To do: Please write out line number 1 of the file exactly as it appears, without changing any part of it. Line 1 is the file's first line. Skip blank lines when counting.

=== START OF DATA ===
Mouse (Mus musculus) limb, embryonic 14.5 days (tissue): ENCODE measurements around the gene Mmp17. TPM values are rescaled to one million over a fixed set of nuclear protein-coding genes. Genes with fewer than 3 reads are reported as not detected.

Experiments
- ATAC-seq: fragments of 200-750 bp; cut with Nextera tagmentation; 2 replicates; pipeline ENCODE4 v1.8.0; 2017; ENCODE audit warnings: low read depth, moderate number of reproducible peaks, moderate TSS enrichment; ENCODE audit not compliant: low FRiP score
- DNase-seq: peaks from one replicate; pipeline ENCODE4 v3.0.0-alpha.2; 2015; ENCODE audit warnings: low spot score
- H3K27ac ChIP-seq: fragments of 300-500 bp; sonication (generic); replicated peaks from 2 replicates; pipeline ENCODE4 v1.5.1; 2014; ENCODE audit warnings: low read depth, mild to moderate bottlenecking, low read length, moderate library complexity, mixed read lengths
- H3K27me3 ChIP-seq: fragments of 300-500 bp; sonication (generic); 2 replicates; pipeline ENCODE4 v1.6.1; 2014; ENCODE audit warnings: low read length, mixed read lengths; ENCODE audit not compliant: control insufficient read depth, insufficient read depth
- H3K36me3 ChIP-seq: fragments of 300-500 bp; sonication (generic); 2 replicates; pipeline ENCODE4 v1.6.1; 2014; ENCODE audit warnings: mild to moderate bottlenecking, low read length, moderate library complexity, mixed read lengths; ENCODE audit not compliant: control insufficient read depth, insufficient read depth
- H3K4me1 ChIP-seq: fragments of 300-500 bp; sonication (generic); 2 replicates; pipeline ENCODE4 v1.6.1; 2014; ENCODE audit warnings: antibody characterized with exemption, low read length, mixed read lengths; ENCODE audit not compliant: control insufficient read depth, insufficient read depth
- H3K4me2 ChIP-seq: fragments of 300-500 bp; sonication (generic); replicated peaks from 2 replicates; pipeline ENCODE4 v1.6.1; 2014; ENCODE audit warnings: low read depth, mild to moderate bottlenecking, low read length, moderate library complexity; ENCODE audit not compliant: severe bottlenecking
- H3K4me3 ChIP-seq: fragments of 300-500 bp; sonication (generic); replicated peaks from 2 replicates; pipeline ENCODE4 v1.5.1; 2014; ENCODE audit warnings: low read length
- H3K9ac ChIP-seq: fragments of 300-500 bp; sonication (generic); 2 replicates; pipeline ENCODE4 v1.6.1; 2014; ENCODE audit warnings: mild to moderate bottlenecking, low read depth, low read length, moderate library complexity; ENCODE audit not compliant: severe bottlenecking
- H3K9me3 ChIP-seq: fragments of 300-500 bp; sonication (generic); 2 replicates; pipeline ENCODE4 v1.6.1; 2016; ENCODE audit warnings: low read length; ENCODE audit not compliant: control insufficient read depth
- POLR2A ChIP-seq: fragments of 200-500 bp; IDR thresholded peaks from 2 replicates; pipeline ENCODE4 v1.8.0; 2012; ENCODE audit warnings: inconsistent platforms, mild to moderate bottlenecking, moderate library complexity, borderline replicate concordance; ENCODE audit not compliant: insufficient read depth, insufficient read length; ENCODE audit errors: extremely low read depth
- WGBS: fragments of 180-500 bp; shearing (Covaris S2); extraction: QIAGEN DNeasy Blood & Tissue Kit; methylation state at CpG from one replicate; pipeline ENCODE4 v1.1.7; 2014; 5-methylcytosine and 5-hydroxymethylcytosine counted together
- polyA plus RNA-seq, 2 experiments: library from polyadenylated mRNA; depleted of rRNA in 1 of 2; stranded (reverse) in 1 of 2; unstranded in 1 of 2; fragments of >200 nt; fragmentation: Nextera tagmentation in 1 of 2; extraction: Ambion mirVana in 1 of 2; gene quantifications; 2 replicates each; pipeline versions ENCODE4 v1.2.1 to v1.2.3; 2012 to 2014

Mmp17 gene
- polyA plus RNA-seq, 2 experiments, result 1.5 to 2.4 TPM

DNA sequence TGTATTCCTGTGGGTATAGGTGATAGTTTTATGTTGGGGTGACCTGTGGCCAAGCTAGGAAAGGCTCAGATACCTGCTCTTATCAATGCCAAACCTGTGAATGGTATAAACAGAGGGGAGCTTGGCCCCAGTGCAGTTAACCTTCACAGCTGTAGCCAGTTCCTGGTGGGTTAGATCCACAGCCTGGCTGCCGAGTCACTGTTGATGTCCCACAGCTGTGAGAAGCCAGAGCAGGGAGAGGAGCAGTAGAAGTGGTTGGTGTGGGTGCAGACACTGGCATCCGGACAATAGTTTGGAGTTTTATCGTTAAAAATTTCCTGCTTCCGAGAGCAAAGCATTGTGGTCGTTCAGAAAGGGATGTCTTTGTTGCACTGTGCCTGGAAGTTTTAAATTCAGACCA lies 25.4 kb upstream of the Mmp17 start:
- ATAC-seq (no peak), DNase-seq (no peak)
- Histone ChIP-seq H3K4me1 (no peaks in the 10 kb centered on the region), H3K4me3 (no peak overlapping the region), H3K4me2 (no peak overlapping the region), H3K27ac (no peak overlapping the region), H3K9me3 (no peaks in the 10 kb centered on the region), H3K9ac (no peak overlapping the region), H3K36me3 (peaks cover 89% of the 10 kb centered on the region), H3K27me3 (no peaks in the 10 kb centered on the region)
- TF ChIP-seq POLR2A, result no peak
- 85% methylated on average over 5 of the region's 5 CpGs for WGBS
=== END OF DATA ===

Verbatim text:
Mouse (Mus musculus) limb, embryonic 14.5 days (tissue): ENCODE measurements around the gene Mmp17. TPM values are rescaled to one million over a fixed set of nuclear protein-coding genes. Genes with fewer than 3 reads are reported as not detected.